Mountains Can be Deceiving

Chilliwack Lake

July is the perfect month to go kayaking in Vancouver.  Ever since my family got an inflatable boat, we have plans to go kayaking every week till dad and I need to leave Canada.

After previous horrifying experience kayaking against current and high tide at Stanley Park, we decided to kayak in lakes instead. On our way to Harrison Hot Springs, we found a sign that goes to Chilliwack Lake on the highway. We followed the signs which led to one more hour of driving off the highway.

Because of its rural location, I wasn’t getting cell phone signals. By the time we arrived at Chilliwack Lake, it was less than what we expected. The boat launch area is small and there is barely place to sit on shore. This is actually very important since only one person can kayak at a time. We ended up putting our “mat” on a very sloppy area and things kept falling off.

Onto kayaking:After pumping air into the inflatable kayak, everything is ready to go. I was the first one up. After gearing up, I hopped on the boat and off I go. From previous kayak experience, I found that it is easier if I set a “target” for myself. My target this time was to go over the “corner” on the right side and see the scenery over that hill on the right side. It didn’t seem too far away.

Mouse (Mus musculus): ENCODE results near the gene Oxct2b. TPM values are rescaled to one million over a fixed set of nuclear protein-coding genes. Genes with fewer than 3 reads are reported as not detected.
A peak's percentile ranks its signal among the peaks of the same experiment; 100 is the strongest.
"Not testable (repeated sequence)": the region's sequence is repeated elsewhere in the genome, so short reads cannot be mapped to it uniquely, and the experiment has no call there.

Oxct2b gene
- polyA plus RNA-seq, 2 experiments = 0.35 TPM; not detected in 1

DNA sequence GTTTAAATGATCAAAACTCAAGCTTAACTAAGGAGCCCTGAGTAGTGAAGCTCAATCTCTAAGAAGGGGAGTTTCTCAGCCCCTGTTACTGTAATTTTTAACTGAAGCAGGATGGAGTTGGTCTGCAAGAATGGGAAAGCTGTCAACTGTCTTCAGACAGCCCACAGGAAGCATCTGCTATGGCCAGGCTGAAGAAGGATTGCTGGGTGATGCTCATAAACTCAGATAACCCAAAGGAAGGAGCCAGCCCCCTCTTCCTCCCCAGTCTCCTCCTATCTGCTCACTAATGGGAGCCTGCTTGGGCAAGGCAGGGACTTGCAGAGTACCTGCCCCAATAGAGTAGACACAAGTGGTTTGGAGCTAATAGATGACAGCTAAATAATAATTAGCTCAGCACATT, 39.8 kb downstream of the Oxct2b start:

After some intense paddling, I found myself still in the middle of getting over that hill. More time flew by as I paddled even harder towards my goal. My mindset was I get to rest a bit after my goal is reached. Unfortunately, instead of reaching my goal, I reached my physical limit in terms of paddling. My bun hurts from sitting down for so long. Of course, all this happened because I didn’t bring a watch with me so I had no idea what time it was. I had a feeling that I spent more or less an hour before giving up on my goal and head back.

Turning back, it seems to me that I already went over the goal that I set, it was quite far away from me because I went over by far. So what made me think I wasn’t getting over that hill? It was the layers and layers of that mountain, which can deceive one’s eyes. If I had looked back at some point, I would have known.

Going back wasn’t any easier since I was more tired. I remember feeling desperate to get on shore at some point. Since I was sure I went over the time I told others that I would be back, I was trying to paddle back as soon as possible. Did I mention, those boats with engines really did not help with the current they generate and that they made me feel jealous that they didn’t have to paddle and can go much faster than me.

By the time I got to shore, my legs felt numb and it spent 2.5 hours paddling. I am sure of this because I took almost no break. It was 2.5 hours of paddling non-stop. I was happy to give up the boat to the next person by then.

Pumping air into inflatable kayak is energy consuming, but deflating it is even more hard work. Already feeling fatigue at that point, I wasn’t much of a help. The tricky thing about inflatable boat is that you have to fold it back and put it into the bag. If we don’t do a good job of deflating, it won’t fit into the bag.

Conclusion of this experience: STOP when you need to. Paddle within your limit.

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